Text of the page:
It pays to keep rivalry healthy

March 10, 2006

If you want to review other people's work, it is vital to be on top of your subject. And don't be unjustly critical of books that are in competition with yours - you'll live to regret it, advises Harriet Swain

You've had a quick skim and the impression you get is that the author should have written a different book altogether - something a bit more like your own perhaps, which happens to be out in paperback soon (price £8.99).

Nice to know that you're on top of the subject, but don't you think you should be a bit more on top of the book?

This is particularly true if you're going to be negative, says A. C.

Grayling, professor of philosophy at Birkbeck, University of London, and an editor, author and regular reviewer. While it's bad enough not to have properly read the work you are praising - after all, the author will have spent years working on it and deserves better - a negative review must give, chapter and verse, the reason for the disagreement or criticism.

Erica Wagner, literary editor of The Times , says the less you like something the more carefully you have to think about why that is the case.

"You can hardly err on the side of liking something too much - certainly from the point of view of the author," she says.

But if the book is bad, you shouldn't shy away from criticism. "A bad book, poorly researched, sloppily argued, badly written and feebly edited should be thoroughly criticised," Grayling says, "because now the reviewer is on the side of the person about to part with his/her £20 note, and also on the side of standards, which will be maintained only if reviewers don't let authors and publishers get away with things they shouldn't get away with."

He says the technique is simple: if the book is non-fiction, read it, go back through it noting passages that state the author's aims, the main contentions of the book - and the main supports in their favour - then ask what it adds to the field or the relevant debate. Is it persuasive, and if not why not? How is it written? Has it covered the ground adequately? If I were entering this debate, what would I need and want to know and does the book address these things?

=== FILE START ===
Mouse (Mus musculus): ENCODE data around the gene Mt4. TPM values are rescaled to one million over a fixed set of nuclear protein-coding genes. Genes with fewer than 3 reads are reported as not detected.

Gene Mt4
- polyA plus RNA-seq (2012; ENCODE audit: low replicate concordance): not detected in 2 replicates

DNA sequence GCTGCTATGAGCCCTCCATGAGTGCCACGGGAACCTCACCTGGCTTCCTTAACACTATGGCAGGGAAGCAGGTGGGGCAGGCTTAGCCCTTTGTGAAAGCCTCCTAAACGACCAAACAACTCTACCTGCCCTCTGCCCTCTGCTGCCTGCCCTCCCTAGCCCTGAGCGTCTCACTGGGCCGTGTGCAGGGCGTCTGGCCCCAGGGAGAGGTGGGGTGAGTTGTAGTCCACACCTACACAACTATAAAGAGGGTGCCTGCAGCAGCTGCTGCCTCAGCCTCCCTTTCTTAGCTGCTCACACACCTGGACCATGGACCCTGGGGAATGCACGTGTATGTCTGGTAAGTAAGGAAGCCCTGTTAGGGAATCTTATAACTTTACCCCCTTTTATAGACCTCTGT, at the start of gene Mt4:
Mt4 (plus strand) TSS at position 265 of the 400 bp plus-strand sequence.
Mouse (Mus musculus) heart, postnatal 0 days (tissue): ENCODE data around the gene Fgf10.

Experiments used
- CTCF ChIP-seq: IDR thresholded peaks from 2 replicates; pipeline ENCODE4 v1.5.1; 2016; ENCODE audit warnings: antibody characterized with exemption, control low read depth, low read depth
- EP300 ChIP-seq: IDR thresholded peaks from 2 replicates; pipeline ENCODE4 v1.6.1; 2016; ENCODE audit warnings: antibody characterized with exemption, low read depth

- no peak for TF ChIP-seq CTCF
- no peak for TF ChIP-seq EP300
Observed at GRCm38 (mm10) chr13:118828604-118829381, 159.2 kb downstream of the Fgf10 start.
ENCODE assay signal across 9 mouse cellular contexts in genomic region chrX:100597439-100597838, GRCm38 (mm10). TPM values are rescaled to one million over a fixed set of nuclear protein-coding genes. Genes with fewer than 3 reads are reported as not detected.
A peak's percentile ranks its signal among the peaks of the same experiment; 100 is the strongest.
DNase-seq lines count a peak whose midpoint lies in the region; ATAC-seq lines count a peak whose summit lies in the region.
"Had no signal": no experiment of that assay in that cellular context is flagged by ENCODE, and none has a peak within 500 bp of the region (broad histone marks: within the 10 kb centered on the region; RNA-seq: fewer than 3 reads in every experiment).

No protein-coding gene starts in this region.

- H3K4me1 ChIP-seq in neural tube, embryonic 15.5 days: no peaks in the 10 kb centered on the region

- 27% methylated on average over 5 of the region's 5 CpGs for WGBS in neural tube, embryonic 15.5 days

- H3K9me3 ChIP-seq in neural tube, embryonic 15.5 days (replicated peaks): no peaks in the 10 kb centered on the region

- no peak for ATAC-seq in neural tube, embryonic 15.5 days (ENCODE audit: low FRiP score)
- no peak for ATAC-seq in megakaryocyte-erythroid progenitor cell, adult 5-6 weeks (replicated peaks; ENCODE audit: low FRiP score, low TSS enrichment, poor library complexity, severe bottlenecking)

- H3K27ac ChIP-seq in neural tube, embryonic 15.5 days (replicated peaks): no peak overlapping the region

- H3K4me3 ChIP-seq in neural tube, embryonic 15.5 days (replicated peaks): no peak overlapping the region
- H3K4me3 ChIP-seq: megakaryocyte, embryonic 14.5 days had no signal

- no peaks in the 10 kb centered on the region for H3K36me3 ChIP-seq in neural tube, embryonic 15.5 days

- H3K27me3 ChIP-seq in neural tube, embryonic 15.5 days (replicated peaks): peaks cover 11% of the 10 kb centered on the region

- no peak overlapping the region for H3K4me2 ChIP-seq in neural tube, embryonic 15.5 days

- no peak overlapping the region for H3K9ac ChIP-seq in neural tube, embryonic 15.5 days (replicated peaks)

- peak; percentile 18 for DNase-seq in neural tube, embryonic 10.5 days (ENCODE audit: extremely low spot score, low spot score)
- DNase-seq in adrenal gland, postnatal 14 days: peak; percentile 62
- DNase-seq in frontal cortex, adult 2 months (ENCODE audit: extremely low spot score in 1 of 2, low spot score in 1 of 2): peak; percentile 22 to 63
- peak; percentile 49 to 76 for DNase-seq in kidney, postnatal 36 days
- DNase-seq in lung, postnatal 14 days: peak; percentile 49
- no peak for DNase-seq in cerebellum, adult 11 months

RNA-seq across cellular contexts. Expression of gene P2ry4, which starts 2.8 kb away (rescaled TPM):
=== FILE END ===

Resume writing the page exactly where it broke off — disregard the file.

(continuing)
When it comes to writing the review, Wagner says you should consider your audience and how much knowledge they are likely to have. Reviews of the same book for The Times Literary Supplement and The Times will be different because of the different readerships. "Don't assume too much knowledge but don't make people feel stupid either," she says.

Winston Fletcher, chairman of the Royal Institution who is a regular reviewer for The Times Higher , says you should also keep in mind the target audience of the book. "It matters much more how they might react to it than necessarily how you react to it," he says.

He adds that the ultimate purpose of a review is to let people know whether or not they should buy or read the book. You need to describe what the book is about and say how well it meets its ambitions clearly enough for people to make up their minds about it. You also need to say whether or not it lives up to its cover and blurb.

But he says that a review should also be an interesting read. "I approach every review as a small essay that has a beginning, a middle and an end," he explains.

Andrew Robinson, the books editor of The Times Higher , says that style matters more in a review than many academic reviewers think. He advises editing your own work. "Remove the redundant phrases and needless repetitions that clog up too many reviews," he says.

This will endear you to editors and could avoid later disagreements over editing once you have submitted your review. Over-squeamishness about being edited is one cause of reviewers not being asked again, according to Daniel Soar, an editor at the London Review of Books . He says the key to a successful review is to produce writing that is jargon-free but capable of conveying complex ideas. Robinson advises starting with material that should interest all readers, whether they are physicists or literary theorists, and then become more specialised towards the end of the review if the book is specialist.

"That way, you are forced to consider why the book matters outside a niche while also showing your own deep knowledge of the subject," he suggests.

Soar says that while expert knowledge is good, some academics are so involved in their subject that they sometimes have difficulty explaining it to outsiders. "Some of the best pieces we have published are by academics who are thinking hard about something that is slightly outside their field," he says.

Grayling suggests that when you have finished writing the review you should ask yourself whether you have fairly represented the book, explained what it is about to the readers, supported any criticisms and done yourself justice. You don't want to be caught out making a judgment on a mistaken or skimped reading.

Wagner agrees that if you have given a bad review you need to be extra sure to get the page references right.

She says that as a writer it is not necessarily the rave reviews of her work that she likes best, but those in which it is clear that the reviewer has understood what she was trying to do, whether or not they feel she has managed to achieve this.

Fletcher says that there is no point suggesting the author should have written a different book.

And if you can't resist giving a bad review out of malice - because you're afraid the author's book sales may outstrip your own perhaps - beware, warns Grayling. "Time brings in its revenges for those who wield the pen."


Read the book, making notes as you do so

Back up your opinions, especially if they're critical

Consider the likely readers of the review and of the book

Find a hook to draw in a broad range of readers

Write clearly

Avoid jargon

Be fair

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